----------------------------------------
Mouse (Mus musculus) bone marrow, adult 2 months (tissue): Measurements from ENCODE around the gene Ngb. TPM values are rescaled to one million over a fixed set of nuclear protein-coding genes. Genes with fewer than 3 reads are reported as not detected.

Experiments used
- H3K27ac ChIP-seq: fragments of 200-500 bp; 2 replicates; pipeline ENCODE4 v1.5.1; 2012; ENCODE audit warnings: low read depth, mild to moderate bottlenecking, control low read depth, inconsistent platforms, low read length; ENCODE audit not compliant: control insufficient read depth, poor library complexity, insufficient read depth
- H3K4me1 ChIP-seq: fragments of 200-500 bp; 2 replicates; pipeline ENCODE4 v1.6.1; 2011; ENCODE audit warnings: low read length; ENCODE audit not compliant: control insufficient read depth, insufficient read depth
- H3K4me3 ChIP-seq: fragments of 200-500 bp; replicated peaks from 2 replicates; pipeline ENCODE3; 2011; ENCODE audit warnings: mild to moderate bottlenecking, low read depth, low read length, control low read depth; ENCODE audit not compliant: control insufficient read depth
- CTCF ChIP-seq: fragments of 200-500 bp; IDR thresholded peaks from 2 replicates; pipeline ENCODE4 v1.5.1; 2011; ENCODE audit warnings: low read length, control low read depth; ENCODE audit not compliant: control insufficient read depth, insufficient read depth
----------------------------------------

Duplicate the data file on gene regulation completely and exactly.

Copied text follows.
Mouse (Mus musculus) bone marrow, adult 2 months (tissue): Measurements from ENCODE around the gene Ngb. TPM values are rescaled to one million over a fixed set of nuclear protein-coding genes. Genes with fewer than 3 reads are reported as not detected.

Experiments used
- H3K27ac ChIP-seq: fragments of 200-500 bp; 2 replicates; pipeline ENCODE4 v1.5.1; 2012; ENCODE audit warnings: low read depth, mild to moderate bottlenecking, control low read depth, inconsistent platforms, low read length; ENCODE audit not compliant: control insufficient read depth, poor library complexity, insufficient read depth
- H3K4me1 ChIP-seq: fragments of 200-500 bp; 2 replicates; pipeline ENCODE4 v1.6.1; 2011; ENCODE audit warnings: low read length; ENCODE audit not compliant: control insufficient read depth, insufficient read depth
- H3K4me3 ChIP-seq: fragments of 200-500 bp; replicated peaks from 2 replicates; pipeline ENCODE3; 2011; ENCODE audit warnings: mild to moderate bottlenecking, low read depth, low read length, control low read depth; ENCODE audit not compliant: control insufficient read depth
- CTCF ChIP-seq: fragments of 200-500 bp; IDR thresholded peaks from 2 replicates; pipeline ENCODE4 v1.5.1; 2011; ENCODE audit warnings: low read length, control low read depth; ENCODE audit not compliant: control insufficient read depth, insufficient read depth